This is the second post in my nutrition series. If you missed the first one on vitamin E, here it is.
As equestrians, we want the best for our horses and part of that is understanding nutrition. As a horse and barn owner, I’ve always had an interest in digging deeper into recommendations from equine experts.
This week, I read through these two articles and summarized their notes and recommendations below for you:
- Selenium in the Equine Diet by Amanda House, DVM, DACVIM, University of Florida College of Veterinary Medicine, published by American Association of Equine Practitioners
- Selenium for Horses: How Important Is It? By Kentucky Equine Research Staff
Keynotes on Selenium in Equines
- Selenium, an essential nutrient that horses get from grazing, is an antioxidant. It is also used in Thyroid function, muscle function, and immune system. It can also help prevent certain forms of cancer.
- The soil in North America is poor in selenium, so pastures are equally poor.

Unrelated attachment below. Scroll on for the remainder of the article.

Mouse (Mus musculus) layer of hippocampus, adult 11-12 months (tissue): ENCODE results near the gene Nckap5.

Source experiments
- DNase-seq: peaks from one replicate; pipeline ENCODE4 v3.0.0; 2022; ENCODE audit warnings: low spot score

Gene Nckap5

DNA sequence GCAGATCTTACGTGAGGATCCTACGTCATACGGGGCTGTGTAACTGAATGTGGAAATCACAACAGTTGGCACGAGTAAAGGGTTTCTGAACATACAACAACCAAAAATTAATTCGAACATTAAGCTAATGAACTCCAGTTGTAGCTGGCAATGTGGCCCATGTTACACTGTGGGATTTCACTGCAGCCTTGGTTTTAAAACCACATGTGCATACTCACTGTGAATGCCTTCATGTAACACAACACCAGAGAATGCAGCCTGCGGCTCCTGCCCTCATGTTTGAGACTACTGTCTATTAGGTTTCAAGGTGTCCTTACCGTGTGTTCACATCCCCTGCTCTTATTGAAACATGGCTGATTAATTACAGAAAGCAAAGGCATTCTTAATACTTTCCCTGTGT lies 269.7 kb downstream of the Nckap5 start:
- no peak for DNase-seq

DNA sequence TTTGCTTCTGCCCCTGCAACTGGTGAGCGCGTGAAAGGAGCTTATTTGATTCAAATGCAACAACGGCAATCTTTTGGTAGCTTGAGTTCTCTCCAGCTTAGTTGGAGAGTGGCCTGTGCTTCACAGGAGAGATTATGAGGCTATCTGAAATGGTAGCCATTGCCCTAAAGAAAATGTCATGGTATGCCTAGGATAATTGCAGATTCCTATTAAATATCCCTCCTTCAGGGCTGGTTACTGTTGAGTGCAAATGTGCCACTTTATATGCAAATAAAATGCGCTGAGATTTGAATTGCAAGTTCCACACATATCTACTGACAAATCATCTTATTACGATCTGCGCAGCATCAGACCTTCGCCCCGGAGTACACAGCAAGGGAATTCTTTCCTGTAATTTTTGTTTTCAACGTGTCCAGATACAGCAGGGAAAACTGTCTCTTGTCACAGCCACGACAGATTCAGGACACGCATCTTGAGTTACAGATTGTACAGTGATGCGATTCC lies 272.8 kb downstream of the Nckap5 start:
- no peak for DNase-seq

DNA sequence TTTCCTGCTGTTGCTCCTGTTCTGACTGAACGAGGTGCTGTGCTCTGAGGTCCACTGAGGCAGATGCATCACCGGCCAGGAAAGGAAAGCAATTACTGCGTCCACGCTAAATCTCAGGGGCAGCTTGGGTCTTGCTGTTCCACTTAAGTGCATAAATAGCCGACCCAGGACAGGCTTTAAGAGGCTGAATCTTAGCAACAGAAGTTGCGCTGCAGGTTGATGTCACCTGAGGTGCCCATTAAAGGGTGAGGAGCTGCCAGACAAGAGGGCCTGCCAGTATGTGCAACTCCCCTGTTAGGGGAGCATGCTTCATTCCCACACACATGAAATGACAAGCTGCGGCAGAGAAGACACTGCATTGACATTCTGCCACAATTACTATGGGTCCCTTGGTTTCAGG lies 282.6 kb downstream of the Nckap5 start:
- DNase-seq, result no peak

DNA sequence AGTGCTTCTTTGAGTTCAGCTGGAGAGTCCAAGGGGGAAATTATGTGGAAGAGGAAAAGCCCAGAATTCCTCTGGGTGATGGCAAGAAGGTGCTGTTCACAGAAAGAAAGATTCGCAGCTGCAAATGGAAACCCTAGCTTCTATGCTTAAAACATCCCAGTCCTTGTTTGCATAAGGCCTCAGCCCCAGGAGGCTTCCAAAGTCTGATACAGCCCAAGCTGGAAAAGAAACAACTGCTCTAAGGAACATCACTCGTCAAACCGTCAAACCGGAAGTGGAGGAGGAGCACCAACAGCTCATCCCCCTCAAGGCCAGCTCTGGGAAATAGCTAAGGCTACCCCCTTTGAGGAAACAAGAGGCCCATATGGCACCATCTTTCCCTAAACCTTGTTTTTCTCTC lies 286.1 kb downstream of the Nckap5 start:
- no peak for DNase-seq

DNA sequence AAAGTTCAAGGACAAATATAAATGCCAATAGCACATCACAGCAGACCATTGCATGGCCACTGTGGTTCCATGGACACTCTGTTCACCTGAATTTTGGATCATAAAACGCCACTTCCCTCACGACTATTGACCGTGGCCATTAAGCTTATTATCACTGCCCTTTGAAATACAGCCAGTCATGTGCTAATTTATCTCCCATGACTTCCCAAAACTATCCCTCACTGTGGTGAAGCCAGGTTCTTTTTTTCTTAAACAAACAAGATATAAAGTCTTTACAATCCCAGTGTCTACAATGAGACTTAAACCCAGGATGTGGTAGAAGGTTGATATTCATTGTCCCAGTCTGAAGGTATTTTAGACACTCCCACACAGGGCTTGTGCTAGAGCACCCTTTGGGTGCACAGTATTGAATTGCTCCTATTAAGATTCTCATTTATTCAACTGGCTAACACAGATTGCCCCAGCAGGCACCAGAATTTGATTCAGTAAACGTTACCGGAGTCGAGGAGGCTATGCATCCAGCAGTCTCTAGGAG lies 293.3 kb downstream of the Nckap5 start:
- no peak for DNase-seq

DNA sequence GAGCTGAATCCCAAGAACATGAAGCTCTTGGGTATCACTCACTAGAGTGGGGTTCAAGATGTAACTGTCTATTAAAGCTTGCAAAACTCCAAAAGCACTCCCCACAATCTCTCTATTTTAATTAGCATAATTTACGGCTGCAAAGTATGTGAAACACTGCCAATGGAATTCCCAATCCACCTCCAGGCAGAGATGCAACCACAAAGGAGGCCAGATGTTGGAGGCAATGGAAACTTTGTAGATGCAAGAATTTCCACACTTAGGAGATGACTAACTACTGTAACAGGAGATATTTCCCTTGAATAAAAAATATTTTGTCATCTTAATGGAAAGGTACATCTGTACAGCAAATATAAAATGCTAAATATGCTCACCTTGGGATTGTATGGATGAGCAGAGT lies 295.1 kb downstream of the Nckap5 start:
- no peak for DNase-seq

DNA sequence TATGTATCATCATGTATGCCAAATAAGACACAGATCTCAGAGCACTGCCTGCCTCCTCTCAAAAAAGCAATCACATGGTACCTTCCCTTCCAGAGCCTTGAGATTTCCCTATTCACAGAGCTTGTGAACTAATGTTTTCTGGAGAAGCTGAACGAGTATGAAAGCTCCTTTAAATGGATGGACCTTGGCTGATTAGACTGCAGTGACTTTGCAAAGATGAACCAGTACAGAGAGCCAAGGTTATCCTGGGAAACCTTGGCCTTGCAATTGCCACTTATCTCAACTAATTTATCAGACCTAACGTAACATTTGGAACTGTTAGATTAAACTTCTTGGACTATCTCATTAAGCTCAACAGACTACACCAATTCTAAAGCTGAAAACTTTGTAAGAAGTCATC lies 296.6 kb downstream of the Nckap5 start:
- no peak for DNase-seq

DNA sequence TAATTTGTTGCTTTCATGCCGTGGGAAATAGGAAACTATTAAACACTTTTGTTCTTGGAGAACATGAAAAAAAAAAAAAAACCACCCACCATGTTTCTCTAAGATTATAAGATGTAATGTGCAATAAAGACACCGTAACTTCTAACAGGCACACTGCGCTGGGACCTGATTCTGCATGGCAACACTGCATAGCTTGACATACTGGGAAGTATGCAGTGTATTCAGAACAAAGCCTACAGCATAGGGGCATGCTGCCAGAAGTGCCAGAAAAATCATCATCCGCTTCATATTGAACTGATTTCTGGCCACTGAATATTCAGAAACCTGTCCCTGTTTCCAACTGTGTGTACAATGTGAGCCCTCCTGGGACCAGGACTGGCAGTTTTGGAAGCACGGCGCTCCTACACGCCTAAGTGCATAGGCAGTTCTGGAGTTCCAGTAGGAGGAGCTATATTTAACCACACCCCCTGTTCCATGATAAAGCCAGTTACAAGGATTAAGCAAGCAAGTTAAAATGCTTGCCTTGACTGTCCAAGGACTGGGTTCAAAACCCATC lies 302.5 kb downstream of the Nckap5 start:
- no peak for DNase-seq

- Horses who work hard, such as endurance mounts, may require additional selenium.
- Selenium and vitamin E go hand-in-hand: deficiencies in Vitamin E or Selenium can be compensated for if the other is plentiful.
- Supplemented selenium has a good absorption rate compared to others.
- A total of 3 mg of selenium daily is enough for most horses
- Selenium deficiency can be hard to identify if the horse receives enough vitamin E, early signs include work intolerance, poor hair coat, and early onset of problems related to ageing.
What to do
Evaluate current feed—Look at the selenium content in your hay and other feeds and grains, if they are at 3 mg, awesome!
If Selenium deficiency is suspected—contact your veterinarian to have a blood test done. With advice from your veterinarian, add a selenium supplement to your horse’s diet. Careful—Work with your veterinarian to calculate how much selenium is currently in the horse’s diet, forage and grains), then supplement. Too much selenium and selenium toxicity can happen fast and be deadly.
Selenium is an essential nutrient for horses in North America, so it should be supplemented and in cases of deficiency, consult your veterinarian.
Hungry for more? Here is the next post in the series Equine nutrition: Biotin.